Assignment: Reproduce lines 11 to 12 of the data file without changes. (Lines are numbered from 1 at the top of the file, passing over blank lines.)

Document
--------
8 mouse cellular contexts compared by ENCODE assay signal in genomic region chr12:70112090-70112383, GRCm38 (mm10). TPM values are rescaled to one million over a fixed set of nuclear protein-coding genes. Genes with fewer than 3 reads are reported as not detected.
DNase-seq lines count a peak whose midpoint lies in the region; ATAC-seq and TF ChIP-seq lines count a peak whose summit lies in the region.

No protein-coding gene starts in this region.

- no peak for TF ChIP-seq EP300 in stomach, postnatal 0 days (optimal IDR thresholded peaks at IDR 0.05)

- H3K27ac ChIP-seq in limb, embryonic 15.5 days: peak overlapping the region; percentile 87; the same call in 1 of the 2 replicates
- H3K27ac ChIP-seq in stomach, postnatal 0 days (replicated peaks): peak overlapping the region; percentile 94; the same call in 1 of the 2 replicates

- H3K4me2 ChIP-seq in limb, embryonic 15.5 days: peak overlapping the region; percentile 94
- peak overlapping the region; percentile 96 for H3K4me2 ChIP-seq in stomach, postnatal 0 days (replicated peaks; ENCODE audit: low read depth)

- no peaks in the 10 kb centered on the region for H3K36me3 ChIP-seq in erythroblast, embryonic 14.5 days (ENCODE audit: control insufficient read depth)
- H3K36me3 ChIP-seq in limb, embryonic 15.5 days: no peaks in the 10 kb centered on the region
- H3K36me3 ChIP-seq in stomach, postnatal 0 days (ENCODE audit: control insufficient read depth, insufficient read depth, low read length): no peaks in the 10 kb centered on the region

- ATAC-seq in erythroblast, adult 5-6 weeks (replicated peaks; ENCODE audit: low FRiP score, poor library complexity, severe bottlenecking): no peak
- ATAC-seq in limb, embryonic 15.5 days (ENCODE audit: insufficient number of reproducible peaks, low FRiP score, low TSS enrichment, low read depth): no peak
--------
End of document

- H3K36me3 ChIP-seq in stomach, postnatal 0 days (ENCODE audit: control insufficient read depth, insufficient read depth, low read length): no peaks in the 10 kb centered on the region

- ATAC-seq in erythroblast, adult 5-6 weeks (replicated peaks; ENCODE audit: low FRiP score, poor library complexity, severe bottlenecking): no peak